Representative Sandy Haas, a progressive representative of the committee who represents Rochester, Bethel, Stockbridge, and Pittsfield, noted that there are many details still being worked out, but that part of the purpose of the structured testimony “will be to allow a larger number of legislative leaders to hear what the Senate heard.”

Representative Haas also noted that while this group of current Senators and Representatives will convene to start the discussions, it’s harder to gauge the specific chambers — especially the House — until after the elections in November. Haas herself noted that she believes that whatever happens, “we need to take it out of the hands of the black market.”

The members of the joint committee represent a range of political viewpoints and geographic districts, but include several legislative power-brokers and committee chairs: Sen. Dick Sears (D-Bennington), Rep. Alice Emmons (D-Windsor), Sen. Tim Ashe (D-Chittenden), Sen. Dustin Degree (R-Franklin), Sen. Peg Flory (R-Rutland), Rep. Maxine Grad (D-Washington), Rep. Sandy Haas (P-Windsor-Rutland), Rep. Mary Hooper (D-Washington), Sen. Ginny Lyons (D-Chittenden) and Rep. Butch Shaw (R-Rutland).

Senator Tim Ashe (D-Chittenden), who co-sponsored decriminalization in 2013 and supported S.241 (with the caveat that “he would have supported a quicker move to homegrow if possible”), agreed that especially with the upcoming election, the meetings will help to get lawmakers on the same page, receiving the same testimony at the same time.

I think it can only improve the necessarily coordinated effort to make a change like this. There are going to be changes in executive branch and legislative leadership, those dynamics were complicated last year, but knowing that you’ve got a new Speaker, new Pro Tem President and new Governor, starting to get committee members together early can only be a positive. — Sen. Tim Ashe

The joint committee sessions will be open to the public; However, legislators and staff pointed out that only invited and scheduled speakers will have the opportunity to testify at these committee meetings. Legislators and legislative staff noted that there will almost certainly be more public forums for testimony in the future, although there are not yet dates set.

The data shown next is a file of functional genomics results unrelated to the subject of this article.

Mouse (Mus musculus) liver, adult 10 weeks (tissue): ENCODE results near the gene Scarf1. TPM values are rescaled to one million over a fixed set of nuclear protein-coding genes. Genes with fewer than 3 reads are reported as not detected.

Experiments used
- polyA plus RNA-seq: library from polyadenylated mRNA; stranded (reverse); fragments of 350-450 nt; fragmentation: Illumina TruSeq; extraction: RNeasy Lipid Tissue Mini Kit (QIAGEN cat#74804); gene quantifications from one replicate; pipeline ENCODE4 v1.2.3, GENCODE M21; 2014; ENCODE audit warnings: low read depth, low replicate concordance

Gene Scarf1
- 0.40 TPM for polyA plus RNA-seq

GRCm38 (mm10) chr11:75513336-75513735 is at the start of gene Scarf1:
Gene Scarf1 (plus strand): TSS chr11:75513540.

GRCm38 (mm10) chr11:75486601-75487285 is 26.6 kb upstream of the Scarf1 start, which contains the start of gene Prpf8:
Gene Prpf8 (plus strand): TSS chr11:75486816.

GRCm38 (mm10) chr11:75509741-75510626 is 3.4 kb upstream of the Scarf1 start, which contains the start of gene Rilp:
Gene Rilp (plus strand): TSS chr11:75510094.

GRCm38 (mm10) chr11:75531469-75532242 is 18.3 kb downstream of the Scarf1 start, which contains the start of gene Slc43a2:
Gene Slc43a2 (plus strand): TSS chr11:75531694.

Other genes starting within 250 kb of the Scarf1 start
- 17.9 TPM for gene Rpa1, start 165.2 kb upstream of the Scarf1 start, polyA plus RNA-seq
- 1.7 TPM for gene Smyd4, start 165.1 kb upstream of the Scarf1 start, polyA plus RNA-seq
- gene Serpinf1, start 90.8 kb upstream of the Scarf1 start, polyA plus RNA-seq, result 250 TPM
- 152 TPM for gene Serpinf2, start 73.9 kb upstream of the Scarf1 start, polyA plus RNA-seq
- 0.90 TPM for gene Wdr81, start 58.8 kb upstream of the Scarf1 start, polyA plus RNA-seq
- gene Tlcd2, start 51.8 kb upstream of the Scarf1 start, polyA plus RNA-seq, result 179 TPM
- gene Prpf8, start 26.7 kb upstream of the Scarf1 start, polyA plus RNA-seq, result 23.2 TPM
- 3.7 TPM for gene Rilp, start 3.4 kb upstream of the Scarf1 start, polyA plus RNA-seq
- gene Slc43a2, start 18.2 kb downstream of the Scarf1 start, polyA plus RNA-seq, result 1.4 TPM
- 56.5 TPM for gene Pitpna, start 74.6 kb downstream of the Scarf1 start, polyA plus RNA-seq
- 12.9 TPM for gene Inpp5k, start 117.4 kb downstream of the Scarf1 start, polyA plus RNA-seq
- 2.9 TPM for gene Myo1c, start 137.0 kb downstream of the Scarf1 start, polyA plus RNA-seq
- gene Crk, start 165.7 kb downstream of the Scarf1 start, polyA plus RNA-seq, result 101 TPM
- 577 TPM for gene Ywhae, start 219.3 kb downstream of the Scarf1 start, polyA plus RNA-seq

The first session on September 12 will include a mix of reviews and research from Vermont sources (Attorney General office, Legislative Council staff, and Crime Research group), as well as officials from other states, including staff from the Colorado Governor’s Office of Marijuana Coordination and the Director of the Washington Liquor and Cannabis Control Board.

pic via Drug Policy Alliance

Photo courtesy of Drug Policy Alliance

With the afternoon line-up, the committee will hear from representatives of the Colorado Department of Public Health and Environment (including the Health Kids Colorado survey) and the Drug Policy Alliance Network. An invitation was also sent to Tom Gorman, director of the Rocky Mountain High Intensity Drug Area, whose report has been oft-cited by opponents and even more oft-refuted and criticized by supporters (and members of the press) who believe that the report is inherently biased.

For updates from the committee meeting on Monday, follow @HeadyVermont on Twitter and Instagram and make sure to Like the Facebook Page.

Full Schedule:

Monday, September 12, 2016 | Vermont State House, Room 10 | 10:00AM

Friday, September 23, 2016

Friday, October 14, 2016

Monday, October 17, 2016

Monday, October 24, 2016

Tuesday, November 15, 2016

Details will continue to emerge as to the specific focus for each meeting, and will be posted on the Heady Vermont events pageVermont Cannabis: Heady Vermont Watermark